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Peter’s Perspective: Zoom out, Zoom in

April 26, 2020

At the end of the day, family is what really matters.
My closest friend, for most of my adult life, was like a brother to me. He and his family were very close to me and my family. Our families even vacationed together a few times.
When my friend was nearing death in the hospital, I offered to come to his bedside to join his wife and sons. His oldest son was very kind to me on the phone, but told me no, they just wanted family there.
At the end of the day, family is what matters most. I get it.
We’ve seen this during the current pandemic. Siblings reaching out to siblings. Family members who had all but lost touch with each other, are once again talking, sharing, reminiscing.
When we “zoom out” and look at the big picture – when we consider what is really important in life – family emerges as a priority.
In his first letter, Peter calls upon us to have a “sincere brotherly love” and to “love one another earnestly from a pure heart.” (1 Peter 1:22) There needs to be something special, something akin to family, in the way that we relate to each other. In fact, something even more intimate than biological family, as Jesus observed early in His ministry on earth (Mark 3:33-35).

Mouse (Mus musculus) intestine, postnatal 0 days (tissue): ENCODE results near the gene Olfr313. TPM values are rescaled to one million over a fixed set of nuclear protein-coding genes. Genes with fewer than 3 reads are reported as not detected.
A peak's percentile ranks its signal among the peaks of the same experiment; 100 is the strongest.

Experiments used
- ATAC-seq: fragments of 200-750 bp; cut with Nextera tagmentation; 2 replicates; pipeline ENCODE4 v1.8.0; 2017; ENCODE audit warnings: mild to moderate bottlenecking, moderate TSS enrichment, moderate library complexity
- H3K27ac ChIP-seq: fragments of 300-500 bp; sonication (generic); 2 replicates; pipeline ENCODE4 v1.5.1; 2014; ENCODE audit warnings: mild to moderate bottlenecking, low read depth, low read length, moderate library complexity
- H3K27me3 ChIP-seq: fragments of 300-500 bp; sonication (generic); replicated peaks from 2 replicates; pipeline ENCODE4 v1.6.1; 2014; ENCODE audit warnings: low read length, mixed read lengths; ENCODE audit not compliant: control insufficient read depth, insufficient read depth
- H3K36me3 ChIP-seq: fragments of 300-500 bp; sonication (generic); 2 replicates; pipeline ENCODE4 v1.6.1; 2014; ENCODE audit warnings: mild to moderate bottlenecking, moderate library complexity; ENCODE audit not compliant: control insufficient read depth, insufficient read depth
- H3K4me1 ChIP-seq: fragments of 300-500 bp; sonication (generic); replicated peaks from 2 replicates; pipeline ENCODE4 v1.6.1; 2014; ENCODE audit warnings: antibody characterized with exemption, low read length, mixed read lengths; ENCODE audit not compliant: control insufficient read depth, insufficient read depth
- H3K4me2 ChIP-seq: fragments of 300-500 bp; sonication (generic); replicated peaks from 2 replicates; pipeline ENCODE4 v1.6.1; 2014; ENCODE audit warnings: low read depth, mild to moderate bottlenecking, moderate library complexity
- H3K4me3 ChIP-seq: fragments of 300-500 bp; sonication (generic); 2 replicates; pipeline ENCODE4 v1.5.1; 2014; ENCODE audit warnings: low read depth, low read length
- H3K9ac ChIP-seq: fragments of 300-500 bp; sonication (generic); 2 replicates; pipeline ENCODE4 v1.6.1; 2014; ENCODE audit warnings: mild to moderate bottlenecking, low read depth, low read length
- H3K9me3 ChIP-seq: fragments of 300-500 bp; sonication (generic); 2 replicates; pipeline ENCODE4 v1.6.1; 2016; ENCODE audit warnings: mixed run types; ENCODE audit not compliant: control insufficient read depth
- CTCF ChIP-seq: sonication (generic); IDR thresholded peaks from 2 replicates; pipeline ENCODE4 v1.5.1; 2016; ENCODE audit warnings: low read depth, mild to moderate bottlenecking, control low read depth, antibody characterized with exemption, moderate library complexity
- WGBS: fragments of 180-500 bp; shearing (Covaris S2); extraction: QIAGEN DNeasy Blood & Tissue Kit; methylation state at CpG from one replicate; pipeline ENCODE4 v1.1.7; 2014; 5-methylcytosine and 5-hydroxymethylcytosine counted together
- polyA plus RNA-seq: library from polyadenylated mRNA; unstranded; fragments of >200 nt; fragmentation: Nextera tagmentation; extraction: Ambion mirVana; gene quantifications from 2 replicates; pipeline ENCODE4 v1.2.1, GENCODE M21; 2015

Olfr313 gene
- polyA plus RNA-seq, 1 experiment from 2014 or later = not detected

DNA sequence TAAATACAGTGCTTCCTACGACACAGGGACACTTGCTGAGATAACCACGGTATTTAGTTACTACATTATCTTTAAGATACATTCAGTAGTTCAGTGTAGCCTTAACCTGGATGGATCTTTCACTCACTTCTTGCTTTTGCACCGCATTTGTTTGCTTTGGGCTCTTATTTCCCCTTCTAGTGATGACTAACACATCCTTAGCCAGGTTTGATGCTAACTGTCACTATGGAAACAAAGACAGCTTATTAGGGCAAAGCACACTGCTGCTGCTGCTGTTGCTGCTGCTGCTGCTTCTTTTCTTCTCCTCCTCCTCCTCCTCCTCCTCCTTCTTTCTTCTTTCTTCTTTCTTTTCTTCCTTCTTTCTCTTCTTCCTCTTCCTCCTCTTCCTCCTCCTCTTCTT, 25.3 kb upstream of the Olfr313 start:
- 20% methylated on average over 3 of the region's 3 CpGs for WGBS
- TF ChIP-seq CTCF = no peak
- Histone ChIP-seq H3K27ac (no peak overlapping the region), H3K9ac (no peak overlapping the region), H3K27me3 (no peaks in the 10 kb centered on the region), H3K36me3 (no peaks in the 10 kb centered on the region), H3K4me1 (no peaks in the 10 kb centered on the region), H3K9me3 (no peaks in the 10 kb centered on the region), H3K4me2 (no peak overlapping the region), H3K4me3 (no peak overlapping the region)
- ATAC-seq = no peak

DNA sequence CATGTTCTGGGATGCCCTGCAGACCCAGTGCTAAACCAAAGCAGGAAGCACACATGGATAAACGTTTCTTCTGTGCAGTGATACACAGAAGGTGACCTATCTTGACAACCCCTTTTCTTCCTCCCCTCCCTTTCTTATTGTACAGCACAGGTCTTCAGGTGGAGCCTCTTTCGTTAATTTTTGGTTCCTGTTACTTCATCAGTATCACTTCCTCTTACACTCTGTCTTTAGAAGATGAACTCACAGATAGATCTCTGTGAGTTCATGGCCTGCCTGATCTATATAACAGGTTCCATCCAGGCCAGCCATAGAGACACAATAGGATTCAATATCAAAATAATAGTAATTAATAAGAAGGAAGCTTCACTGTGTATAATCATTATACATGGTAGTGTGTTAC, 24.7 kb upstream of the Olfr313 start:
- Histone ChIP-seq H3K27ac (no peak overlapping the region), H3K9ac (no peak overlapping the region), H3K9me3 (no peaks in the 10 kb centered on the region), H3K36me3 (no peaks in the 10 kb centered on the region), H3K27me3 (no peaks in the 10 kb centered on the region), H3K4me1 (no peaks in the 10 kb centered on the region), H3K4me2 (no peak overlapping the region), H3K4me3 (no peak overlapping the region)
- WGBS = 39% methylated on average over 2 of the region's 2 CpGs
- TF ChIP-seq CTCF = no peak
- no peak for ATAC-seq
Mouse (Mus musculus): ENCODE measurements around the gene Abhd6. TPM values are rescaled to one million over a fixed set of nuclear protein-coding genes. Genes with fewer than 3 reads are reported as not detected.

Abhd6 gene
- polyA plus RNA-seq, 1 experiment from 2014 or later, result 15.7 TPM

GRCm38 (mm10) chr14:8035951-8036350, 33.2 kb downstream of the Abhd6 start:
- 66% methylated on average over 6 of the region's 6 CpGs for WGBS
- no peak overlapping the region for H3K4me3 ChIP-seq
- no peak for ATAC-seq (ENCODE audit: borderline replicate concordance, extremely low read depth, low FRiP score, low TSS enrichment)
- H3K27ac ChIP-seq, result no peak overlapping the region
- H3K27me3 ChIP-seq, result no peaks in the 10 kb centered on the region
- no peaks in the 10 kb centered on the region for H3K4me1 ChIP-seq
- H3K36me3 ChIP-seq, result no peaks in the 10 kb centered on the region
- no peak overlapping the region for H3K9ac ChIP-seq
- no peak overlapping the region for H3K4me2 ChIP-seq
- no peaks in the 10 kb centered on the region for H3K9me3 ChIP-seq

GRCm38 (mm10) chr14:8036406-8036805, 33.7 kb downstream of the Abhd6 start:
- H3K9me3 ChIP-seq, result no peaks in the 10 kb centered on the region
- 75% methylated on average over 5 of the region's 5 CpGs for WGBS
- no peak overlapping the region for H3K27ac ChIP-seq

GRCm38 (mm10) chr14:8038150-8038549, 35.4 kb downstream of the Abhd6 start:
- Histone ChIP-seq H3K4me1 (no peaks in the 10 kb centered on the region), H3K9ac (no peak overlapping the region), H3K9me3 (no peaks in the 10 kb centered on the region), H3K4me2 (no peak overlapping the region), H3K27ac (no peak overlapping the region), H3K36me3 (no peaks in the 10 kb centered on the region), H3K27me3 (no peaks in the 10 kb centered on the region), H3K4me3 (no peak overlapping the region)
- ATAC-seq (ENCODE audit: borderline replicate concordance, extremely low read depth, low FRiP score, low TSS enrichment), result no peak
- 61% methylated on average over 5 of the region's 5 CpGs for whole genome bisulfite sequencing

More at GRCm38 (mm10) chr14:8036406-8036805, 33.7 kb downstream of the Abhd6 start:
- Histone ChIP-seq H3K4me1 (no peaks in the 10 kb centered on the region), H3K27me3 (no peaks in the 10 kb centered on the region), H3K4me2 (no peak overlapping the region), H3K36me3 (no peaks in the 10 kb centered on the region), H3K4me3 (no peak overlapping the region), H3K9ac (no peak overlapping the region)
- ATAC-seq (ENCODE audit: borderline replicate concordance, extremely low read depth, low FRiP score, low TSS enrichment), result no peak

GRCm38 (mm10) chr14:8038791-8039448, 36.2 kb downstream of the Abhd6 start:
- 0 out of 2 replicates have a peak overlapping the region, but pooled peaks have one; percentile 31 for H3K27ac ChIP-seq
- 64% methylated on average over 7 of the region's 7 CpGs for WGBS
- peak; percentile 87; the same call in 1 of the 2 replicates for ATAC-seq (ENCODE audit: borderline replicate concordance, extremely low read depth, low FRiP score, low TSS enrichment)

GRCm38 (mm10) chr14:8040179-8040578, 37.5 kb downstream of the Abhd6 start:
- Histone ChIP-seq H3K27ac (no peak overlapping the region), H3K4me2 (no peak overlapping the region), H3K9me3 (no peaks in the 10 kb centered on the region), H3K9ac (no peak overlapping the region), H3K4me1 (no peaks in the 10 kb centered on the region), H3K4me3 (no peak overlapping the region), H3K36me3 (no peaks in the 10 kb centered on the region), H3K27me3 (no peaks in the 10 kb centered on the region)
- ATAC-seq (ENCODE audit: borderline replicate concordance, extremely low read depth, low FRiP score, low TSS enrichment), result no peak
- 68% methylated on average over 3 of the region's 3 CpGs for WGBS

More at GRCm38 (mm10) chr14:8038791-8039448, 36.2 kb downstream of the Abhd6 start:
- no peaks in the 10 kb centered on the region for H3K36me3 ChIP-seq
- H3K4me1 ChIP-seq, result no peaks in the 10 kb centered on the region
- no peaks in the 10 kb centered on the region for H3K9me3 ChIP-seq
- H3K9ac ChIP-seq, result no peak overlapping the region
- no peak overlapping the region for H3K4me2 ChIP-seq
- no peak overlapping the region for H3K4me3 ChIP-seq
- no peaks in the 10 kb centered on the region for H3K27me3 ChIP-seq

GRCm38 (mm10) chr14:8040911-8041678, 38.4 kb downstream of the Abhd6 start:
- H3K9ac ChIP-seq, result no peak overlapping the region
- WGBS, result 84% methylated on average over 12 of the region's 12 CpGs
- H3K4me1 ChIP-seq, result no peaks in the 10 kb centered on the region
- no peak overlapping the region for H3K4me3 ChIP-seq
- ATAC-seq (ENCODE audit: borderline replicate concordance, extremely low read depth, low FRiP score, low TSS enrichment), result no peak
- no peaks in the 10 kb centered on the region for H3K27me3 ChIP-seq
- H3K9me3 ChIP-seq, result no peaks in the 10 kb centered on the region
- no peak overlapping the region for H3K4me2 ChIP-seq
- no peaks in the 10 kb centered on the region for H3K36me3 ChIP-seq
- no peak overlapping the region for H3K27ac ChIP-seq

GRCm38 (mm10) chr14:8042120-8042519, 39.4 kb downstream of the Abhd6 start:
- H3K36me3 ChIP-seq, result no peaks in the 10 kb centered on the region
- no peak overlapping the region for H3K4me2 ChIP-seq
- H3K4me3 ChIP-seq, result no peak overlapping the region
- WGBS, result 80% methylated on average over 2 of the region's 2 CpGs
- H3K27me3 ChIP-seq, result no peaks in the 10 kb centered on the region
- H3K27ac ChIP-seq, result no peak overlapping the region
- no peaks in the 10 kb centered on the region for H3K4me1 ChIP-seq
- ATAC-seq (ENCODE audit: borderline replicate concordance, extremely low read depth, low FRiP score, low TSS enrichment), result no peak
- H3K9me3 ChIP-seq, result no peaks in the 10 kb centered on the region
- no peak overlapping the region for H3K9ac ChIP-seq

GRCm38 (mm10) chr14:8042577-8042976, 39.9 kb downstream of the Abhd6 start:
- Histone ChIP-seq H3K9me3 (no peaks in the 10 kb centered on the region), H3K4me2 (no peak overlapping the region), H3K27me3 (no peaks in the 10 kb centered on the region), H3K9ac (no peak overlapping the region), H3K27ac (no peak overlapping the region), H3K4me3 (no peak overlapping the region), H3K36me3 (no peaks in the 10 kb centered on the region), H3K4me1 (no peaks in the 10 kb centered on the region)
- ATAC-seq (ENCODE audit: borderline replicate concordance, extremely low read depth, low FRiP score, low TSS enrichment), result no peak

Jesus command us to love each other (that is, to love our fellow disciples) as He loved us… as part of our witness to the world (John 13:34-35). Paul calls upon us to prefer those who are of the household of faith (Galatians 6:10). And John observed that our love for each other within the church is actually a sign of our having been saved (1 John 3:14-15).
Sometimes it seems like we need to work on our love for each other within the church. What can we do to nurture this kind of brotherly love?
This lesson is an opportunity to consider what it means to obey Jesus’ command that we love one another as He love us.

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